Sinatra was no Method actor but I wonder did some of Clift’s technique rubbed off on set – one gets the impression that Sinatra was harnessing that fierce temper and perhaps the sense of anxiety he often felt in those lean years - look for that genuine look of weariness on his face when he falls into the clutches of Ernest Borgnine’s sadistic stockade warden. The performance earned Sinatra an Academy Award for Best Supporting Actor, but in later years it seems his triumph was tinged with a certain ambivalence, remarking that his portrayal of heroin addict Frankie Machine in The Man With the Golden Arm was more worthy of an Academy Award (Sinatra was nominated but lost out to his former tormentor Ernest Borgnine who picked up the statuette in 1956 for Marty). And much later Sinatra’s involvement in From Here To Eternity was the source of some embarrassment for the singer after the release of The Godfather, which propagated the myth that Sinatra had employed the services of the Mob to land the part of Maggio. If the down-on-his-luck crooner Johnny Fontane sprang entirely from the imagination of Mario Puzo, perhaps the novelist was remembering an earlier rumor that Sinatra used unsavory connections to release him from his contract with bandleader Tommy Dorsey, a story Sinatra always brushed aside but nevertheless persists to this day…

Thursday, 2 August 2018

The Second Coming of William Bennett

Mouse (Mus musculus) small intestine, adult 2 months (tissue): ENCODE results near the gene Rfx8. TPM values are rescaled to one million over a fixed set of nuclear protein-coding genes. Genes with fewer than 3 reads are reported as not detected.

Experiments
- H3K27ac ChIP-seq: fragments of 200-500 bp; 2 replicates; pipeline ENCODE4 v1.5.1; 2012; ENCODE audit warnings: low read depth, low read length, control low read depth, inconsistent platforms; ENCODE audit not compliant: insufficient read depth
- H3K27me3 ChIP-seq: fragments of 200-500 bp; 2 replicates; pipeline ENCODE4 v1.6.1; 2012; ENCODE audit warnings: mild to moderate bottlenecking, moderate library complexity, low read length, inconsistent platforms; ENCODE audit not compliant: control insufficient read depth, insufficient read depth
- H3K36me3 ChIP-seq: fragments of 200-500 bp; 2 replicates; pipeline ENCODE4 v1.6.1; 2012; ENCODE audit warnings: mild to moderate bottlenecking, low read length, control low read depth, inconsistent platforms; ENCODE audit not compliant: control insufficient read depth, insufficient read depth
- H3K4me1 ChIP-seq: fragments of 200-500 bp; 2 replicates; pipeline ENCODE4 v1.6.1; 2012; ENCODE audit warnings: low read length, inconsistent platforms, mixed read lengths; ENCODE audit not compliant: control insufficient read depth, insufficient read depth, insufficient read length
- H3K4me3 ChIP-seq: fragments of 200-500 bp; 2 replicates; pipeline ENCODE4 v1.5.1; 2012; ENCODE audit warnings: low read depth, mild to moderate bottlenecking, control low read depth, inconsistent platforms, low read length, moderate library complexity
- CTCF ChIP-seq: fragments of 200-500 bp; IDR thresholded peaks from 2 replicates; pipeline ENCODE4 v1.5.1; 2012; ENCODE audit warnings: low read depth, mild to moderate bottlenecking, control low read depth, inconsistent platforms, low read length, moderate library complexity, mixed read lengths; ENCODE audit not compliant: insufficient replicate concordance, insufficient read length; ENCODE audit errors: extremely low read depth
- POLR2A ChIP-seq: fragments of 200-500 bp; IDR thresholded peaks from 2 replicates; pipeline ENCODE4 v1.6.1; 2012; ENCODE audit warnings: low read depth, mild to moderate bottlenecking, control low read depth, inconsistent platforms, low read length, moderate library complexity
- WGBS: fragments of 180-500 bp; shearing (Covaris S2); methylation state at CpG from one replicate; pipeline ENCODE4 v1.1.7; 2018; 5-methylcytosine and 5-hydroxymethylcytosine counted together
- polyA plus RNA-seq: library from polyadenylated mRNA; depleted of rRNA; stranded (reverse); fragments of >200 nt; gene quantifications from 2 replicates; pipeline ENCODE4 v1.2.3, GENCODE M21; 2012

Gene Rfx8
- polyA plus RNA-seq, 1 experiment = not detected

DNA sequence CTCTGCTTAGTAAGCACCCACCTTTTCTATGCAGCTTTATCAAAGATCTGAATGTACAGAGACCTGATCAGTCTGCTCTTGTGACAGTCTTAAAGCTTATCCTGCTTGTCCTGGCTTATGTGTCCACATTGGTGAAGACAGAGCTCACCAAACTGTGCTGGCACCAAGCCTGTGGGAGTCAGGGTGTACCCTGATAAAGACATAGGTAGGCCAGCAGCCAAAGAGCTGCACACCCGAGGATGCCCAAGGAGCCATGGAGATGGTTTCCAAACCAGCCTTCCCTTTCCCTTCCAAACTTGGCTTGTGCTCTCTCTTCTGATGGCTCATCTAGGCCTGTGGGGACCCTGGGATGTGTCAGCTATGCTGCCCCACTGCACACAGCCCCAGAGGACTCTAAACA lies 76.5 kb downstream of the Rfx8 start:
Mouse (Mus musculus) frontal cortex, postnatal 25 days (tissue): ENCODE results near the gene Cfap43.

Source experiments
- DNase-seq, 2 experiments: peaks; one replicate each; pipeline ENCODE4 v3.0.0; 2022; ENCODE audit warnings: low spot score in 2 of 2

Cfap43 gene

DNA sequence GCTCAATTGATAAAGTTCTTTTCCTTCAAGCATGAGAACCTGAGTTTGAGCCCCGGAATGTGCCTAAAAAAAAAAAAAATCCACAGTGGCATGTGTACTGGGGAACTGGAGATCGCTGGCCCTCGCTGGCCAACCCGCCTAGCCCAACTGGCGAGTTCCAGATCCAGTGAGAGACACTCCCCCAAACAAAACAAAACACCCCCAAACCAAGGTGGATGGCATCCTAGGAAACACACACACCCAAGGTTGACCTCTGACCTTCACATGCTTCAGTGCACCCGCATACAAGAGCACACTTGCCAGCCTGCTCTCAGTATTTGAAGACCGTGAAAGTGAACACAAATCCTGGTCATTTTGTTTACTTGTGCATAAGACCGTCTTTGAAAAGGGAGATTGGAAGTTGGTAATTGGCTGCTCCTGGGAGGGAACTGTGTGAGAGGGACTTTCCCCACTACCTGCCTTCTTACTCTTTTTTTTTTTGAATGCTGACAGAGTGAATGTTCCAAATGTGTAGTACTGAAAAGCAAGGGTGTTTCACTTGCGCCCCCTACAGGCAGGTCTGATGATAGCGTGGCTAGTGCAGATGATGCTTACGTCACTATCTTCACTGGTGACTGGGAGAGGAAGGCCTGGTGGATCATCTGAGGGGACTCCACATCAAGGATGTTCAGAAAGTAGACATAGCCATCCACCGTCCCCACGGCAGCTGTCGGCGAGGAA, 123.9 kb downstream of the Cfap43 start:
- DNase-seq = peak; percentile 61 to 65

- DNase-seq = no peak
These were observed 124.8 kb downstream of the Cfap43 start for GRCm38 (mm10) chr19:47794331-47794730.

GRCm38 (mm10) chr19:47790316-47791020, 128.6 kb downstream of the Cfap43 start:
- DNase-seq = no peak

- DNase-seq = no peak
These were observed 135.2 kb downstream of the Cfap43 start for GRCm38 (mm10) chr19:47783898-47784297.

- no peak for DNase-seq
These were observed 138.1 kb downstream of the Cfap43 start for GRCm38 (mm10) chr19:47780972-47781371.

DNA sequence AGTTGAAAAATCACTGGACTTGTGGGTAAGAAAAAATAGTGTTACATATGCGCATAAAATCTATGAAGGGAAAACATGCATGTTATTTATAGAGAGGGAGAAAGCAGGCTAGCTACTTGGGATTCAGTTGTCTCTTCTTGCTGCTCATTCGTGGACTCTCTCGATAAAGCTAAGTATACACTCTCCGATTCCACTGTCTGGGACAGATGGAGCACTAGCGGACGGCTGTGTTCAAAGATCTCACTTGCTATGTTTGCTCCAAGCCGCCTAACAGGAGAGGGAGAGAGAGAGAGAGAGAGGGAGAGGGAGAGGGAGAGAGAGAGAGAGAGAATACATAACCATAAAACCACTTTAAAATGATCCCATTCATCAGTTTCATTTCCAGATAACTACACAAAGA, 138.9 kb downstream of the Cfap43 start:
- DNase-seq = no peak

I never expected to be writing words in praise of William Bennett but this past week I’ve been enjoying the work of the power electronics pioneer, two albums in particular, but more about that in a moment. This renewed interest in Bennett’s music was inspired by a lengthy interview Bennett gave to Resonance FM back in 2003, and despite the interview’s vintage, serves as a terrific chronicle of Whitehouse’s long 28-year history (Bennett ceased activity as Whitehouse in 2008 to concentrate on his next musical incarnation Cut Hands). A lot of ground is covered over the two hours – Bennett’s early interest in music, his views on Throbbing Gristle, the influence of de Sade on his own writing and philosophy, the use of provocative subject matter, working with Peter Sotos and Steve Albini, and so on. What emerges from the discussion, quite unexpectedly in my case, is Bennett’s intelligence and wit, an artist who’s fastidiousness with his own work but perhaps most surprisingly of all, Bennett’s sensitivity – not something I had considered from the man who penned songs with titles such as I'm Comin' Up Your Ass, and Wriggle Like A Fucking Eel. Back in the late 90’s I picked up some early Whitehouse albums making their debut on CD – Birthdeath Experience, Erector and Dedicated To Peter Kurten, and instantly disliked them for their hysterical vocals and the extreme frequencies, not to mention feeling shortchanged by the albums’ short-running times. All three CDs rarely got played over the years, but this week, following on from the Bennett interview, I’ve been reacquainting myself with these albums with a fresh perspective. The Erector and Peter Kurten albums remain uncompromising as ever, but I’ve been enjoying tremendously Birthdeath Experience these past few days. There seems to be a consensus that Whitehouse’s 1980 debut has dated badly over the years, an opinion that sounds suspiciously like the kind of macho-posturing one tends to find in the Noise scene. Instead, I would consider the album the most accessible of Whitehouse’s discography, Bennett had yet to further reduce the Whitehouse sound to its most basic and disturbing elements and Birthdeath Experience has more shade and color (and effects) than subsequent albums, and there are some surprisingly expressionist vocals too, Mindphaser in particular sounding genuinely unsettling. And I like the closing title track, 3 minutes of Cageian silence which I suspect played better in the pre-compact disc era, where the white noise of the preceding track Coitus give way to the gentle crackle and surface noise of vinyl.